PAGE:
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The Caitanya Vaịṣnava Vedānta of Jīva Gosvāmī: When Knowledge Meets Devotion (review)

The Caitanya Vaịṣnava Vedānta of Jīva Gosvāmī: When Knowledge Meets Devotion (review) lels that allow him to reach a more harmonious view. Although he quotes Martha Nussbaum and at places convincingly argues against MacIntyre to gain some methodological ground for his comparative study, it seems to me he often sees identities a little too easily, writing that "both" Aristotle and Confucius reflect about X, when in fact the former does so about X and the latter about X', while X is not the same as X'. The metaphor of friends as "mirrors" seems innocent, but applying it here as Yu does can be misleading. Aristotle and Confucius were not friends. They never met and they never saw each other. They did not "spend time together" and "share lives" (p. 214), as would be required for being friends in Aristotle's sense. There was no dialogue between the two that might have overcome various kinds of incommensurability. Instead, it is we who compare them from the outside, and we can be mistaken in our judgments and scenarios, as we can be misled by words from different languages that are false cognates (false friends). If there is a dialogue, it begins only now, with people like Jiyuan Yu. Despite such concerns, Yu's book http://www.deepdyve.com/assets/images/DeepDyve-Logo-lg.png Philosophy East and West University of Hawai'I Press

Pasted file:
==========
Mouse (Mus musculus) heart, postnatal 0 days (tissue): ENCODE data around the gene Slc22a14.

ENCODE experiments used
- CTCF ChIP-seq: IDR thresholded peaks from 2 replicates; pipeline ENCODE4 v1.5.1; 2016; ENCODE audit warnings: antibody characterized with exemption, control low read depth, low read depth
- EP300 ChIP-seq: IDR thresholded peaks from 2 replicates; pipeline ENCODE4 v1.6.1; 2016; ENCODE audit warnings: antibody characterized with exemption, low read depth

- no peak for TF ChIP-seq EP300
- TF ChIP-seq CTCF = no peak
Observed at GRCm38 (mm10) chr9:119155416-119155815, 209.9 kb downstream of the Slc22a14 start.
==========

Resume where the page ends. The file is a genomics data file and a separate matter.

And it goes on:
The Caitanya Vaịṣnava Vedānta of Jīva Gosvāmī: When Knowledge Meets Devotion (review)

Philosophy East and West , Volume 60 (2) – Apr 24, 2010

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University of Hawai'I Press
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Abstract

lels that allow him to reach a more harmonious view. Although he quotes Martha Nussbaum and at places convincingly argues against MacIntyre to gain some methodological ground for his comparative study, it seems to me he often sees identities a little too easily, writing that "both" Aristotle and Confucius reflect about X, when in fact the former does so about X and the latter about X', while X is not the same as X'. The metaphor of friends as "mirrors" seems innocent, but applying it here as Yu does can be misleading. Aristotle and Confucius were not friends. They never met and they never saw each other. They did not "spend time together" and "share lives" (p. 214), as would be required for being friends in Aristotle's sense. There was no dialogue between the two that might have overcome various kinds of incommensurability. Instead, it is we who compare them from the outside, and we can be mistaken in our judgments and scenarios, as we can be misled by words from different languages that are false cognates (false friends). If there is a dialogue, it begins only now, with people like Jiyuan Yu. Despite such concerns, Yu's book

Journal

Philosophy East and WestUniversity of Hawai'I Press

Published: Apr 24, 2010

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